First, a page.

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Tuesday, April 26, 2016

A PGA Tour Card Is the Real Trick

One of the big buzzwords in golf right now is reactive. It's used to describe a swing made made to intercept a moving ball, and the argument is that golf swings aren't reactive.

Perhaps those instructors just haven't watched Wesley Bryan, one-half of the famous trick shot team simply known as the Bryan Brothers. In 2015 Wesley played his way through Q-School to make the Web.com Tour.

Wesley Bryan with El Bosque Mexico Championship trophy

This past weekend, Wesley won his second Web.com Tour title at the El Bosque Mexico Championship by four shots. (The other was the Chitimacha Louisiana Open, won in his third start by one shot.) He's won these two titles in only six starts. SIX, PEOPLE! And in doing so he locked up his PGA Tour card for next season.

I'm not sure you truly understand how monumental a feat this really is. Let me give you the numbers:
  • Wesley Bryan has won $260,820 in six starts. He now leads the Web.com Tour money list and has locked up a Tour card. One more win gives him the Battlefield Promotion to the PGA Tour this year. In just six events.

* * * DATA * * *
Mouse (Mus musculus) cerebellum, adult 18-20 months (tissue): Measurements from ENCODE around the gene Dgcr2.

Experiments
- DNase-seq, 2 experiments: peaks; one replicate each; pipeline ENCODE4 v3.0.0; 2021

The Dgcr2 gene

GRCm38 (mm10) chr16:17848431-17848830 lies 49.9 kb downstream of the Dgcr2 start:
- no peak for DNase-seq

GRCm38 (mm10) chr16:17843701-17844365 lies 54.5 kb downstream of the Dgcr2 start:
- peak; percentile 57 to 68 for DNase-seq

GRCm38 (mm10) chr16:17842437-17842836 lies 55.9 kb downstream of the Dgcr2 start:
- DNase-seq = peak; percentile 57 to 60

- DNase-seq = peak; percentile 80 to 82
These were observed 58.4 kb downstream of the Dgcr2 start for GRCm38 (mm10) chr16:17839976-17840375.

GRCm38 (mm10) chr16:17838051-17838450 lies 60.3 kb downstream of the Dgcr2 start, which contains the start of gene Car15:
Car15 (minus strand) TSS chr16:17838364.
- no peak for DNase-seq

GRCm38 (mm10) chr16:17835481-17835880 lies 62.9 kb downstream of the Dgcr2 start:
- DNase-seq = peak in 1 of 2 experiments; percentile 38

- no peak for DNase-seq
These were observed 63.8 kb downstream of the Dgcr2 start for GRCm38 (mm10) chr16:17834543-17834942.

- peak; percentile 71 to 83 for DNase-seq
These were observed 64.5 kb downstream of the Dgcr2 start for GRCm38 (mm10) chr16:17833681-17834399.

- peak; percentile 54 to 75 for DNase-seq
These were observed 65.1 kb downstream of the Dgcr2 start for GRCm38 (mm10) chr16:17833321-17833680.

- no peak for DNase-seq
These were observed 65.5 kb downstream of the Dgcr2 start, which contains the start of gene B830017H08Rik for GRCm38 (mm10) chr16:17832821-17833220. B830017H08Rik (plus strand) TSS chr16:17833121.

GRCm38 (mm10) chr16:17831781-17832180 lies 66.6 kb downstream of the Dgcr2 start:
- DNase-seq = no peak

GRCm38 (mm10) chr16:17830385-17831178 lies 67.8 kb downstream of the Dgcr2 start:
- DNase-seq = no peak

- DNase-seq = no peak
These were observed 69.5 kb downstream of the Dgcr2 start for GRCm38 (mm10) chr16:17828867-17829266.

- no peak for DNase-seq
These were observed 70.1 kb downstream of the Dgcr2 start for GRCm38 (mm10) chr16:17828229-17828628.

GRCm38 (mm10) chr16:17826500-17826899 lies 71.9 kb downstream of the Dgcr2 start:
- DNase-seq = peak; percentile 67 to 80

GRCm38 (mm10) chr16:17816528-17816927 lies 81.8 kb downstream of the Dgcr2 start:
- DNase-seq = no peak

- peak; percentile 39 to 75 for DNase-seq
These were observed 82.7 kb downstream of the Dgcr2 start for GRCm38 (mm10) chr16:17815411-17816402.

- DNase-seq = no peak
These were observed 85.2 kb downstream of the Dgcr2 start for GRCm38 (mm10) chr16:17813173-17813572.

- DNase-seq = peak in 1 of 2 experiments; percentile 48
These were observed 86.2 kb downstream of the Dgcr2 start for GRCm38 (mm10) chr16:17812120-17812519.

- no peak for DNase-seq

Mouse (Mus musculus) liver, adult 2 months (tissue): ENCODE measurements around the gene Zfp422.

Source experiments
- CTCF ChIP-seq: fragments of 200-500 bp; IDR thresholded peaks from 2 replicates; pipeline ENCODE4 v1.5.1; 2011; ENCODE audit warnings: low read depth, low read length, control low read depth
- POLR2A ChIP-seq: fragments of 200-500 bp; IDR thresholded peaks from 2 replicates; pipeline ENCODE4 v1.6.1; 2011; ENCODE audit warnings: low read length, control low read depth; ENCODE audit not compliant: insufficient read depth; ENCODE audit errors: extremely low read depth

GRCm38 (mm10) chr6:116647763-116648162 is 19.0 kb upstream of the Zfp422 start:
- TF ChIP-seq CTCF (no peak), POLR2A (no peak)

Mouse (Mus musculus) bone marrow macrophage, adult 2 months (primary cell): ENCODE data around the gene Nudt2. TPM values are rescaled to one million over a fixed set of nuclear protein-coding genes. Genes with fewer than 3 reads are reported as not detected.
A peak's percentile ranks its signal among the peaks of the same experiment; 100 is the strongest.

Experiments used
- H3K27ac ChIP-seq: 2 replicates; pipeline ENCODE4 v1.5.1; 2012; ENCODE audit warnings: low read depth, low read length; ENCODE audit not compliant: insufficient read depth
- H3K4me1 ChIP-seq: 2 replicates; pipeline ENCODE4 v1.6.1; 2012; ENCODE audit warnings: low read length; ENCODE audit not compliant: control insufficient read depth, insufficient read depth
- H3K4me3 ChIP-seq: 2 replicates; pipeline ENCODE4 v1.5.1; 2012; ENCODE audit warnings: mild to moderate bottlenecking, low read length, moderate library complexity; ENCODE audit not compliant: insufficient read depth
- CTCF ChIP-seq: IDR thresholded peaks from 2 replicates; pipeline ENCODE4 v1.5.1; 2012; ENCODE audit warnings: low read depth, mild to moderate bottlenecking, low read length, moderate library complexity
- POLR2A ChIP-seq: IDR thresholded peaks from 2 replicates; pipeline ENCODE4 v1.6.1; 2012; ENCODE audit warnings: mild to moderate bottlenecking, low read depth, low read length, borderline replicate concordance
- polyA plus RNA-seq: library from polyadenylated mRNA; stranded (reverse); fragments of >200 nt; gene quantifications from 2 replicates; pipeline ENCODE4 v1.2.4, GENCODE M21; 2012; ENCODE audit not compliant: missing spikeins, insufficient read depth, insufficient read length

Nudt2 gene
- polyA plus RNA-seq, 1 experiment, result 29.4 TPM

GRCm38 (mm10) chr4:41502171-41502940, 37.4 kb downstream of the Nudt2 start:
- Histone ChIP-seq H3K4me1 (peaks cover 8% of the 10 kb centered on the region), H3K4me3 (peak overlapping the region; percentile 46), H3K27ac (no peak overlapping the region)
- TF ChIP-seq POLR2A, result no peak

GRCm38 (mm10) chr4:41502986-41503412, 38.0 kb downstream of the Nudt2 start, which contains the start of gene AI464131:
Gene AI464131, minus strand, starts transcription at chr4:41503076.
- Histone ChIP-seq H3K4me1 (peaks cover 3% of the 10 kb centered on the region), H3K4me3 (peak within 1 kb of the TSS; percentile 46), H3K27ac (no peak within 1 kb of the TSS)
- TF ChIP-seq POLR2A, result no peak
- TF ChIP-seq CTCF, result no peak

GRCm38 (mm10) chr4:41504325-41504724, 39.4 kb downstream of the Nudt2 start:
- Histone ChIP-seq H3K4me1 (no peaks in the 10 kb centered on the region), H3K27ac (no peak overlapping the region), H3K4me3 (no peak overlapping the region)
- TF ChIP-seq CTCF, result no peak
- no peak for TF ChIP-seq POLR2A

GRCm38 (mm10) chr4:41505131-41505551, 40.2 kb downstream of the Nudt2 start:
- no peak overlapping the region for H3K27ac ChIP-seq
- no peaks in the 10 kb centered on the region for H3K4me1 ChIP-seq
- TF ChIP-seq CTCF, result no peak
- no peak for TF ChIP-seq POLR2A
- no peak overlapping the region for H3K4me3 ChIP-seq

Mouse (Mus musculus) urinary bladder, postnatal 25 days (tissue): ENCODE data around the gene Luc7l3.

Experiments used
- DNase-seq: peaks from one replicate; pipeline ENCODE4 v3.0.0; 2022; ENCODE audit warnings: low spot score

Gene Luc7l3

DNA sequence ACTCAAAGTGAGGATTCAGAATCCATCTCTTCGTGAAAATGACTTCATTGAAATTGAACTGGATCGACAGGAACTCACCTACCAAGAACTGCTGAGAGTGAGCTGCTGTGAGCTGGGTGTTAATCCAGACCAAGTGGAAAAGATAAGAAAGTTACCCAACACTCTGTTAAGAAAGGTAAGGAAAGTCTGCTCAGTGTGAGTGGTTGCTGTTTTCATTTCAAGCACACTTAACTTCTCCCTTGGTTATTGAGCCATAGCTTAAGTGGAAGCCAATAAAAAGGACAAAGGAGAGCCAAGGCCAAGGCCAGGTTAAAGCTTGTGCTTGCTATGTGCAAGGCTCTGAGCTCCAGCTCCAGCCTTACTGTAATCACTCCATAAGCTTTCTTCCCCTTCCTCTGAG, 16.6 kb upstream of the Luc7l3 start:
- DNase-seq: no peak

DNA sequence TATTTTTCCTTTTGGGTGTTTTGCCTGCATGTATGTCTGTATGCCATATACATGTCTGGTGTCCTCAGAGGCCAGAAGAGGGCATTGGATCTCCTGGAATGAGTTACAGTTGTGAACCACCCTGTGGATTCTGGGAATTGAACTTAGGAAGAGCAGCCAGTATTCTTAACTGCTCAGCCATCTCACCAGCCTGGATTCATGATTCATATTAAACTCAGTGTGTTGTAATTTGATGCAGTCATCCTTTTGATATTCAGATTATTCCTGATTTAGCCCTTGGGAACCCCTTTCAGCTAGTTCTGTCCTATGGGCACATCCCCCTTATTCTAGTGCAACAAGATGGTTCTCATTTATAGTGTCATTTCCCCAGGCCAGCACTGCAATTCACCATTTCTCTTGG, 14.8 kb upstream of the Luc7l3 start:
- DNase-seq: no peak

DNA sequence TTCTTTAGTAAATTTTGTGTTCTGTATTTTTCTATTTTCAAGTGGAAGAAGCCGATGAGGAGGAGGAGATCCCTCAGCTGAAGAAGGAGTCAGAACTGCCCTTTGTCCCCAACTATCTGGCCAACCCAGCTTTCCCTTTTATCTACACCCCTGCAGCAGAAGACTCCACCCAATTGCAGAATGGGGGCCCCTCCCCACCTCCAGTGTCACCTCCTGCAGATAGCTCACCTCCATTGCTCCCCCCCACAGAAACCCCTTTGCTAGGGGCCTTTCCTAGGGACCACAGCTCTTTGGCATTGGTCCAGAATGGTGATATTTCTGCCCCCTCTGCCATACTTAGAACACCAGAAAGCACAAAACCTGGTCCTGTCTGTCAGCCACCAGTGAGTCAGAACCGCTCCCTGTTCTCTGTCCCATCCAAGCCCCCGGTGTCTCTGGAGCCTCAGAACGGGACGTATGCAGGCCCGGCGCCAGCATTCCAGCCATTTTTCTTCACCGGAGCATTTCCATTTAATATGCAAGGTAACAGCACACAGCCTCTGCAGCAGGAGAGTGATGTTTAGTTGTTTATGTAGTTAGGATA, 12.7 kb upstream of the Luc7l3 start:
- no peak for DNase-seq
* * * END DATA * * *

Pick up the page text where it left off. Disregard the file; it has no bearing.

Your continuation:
• At the end of last season, Dicky Pride finished fifth for the entire season with $253,057. It took him 15 events to make that much, and no one else in the Top16 of The25 took fewer than his 15 events.
Yet Wesley is best-known for his trick shots, which involves hitting MOVING golf balls. The question is, does his 'regular' golf swing differ much from his 'trick' swing?

Why don't we compare them? Here's a video of the Bryan Brothers in action. Note that brother George usually sets up the shots while Wesley generally hits them. Don't let the GoPro strap-on camera shots confuse you; there's plenty of clear footage showing Wesley's full swing.



Unfortunately, it's hard to find the standard face-on and down-the-line video of Wesley on the golf course. But here are a couple of vids that will give you an idea -- one shows the Brothers playing some match play with some NFL players, the other shows Wesley after his win in Mexico Sunday (shots are mixed in with the interview).





I don't see a whole lot of difference. What I see is a player who stays relaxed when he plays a shot, not one who's fixated on making a perfect swing on a perfect plane.

If you want my suggestion, it might be worthwhile to get a few plastic golf balls -- so you can hit them in the backyard without hitting them a mile -- and practice tossing them in the air while trying to hit them before they hit the ground. Then try to incorporate that feeling into your regular golf swing and see if it doesn't help you get better.

Because Wesley Bryan is proving that reactive swings are not only possible in golf, but extremely desirable. And practicing trick shots is how he got his.

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